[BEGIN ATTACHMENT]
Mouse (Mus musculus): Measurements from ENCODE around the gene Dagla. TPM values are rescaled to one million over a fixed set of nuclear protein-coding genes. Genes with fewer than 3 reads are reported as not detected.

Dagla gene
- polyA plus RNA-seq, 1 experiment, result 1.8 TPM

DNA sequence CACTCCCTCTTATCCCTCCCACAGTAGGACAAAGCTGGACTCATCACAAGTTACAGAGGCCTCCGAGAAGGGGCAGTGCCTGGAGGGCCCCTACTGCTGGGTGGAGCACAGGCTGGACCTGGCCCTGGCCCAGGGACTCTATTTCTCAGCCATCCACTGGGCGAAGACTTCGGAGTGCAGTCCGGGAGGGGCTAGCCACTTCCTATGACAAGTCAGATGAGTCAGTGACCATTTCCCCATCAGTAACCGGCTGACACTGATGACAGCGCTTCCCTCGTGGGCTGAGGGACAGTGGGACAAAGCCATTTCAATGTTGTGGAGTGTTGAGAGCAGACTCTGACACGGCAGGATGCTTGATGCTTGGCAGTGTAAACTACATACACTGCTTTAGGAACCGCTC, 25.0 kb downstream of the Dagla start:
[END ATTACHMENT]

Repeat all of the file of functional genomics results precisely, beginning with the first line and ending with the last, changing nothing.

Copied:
Mouse (Mus musculus): Measurements from ENCODE around the gene Dagla. TPM values are rescaled to one million over a fixed set of nuclear protein-coding genes. Genes with fewer than 3 reads are reported as not detected.

Dagla gene
- polyA plus RNA-seq, 1 experiment, result 1.8 TPM

DNA sequence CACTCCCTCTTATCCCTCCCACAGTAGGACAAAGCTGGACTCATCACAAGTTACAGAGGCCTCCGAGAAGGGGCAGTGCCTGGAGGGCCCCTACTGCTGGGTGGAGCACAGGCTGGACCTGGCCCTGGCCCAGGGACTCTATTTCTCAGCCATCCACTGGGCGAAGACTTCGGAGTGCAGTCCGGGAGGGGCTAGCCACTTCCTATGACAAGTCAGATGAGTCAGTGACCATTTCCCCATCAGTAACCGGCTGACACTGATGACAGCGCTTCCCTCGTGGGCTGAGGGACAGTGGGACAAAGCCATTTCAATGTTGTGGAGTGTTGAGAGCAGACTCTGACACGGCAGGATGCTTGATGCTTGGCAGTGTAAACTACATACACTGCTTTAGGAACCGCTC, 25.0 kb downstream of the Dagla start: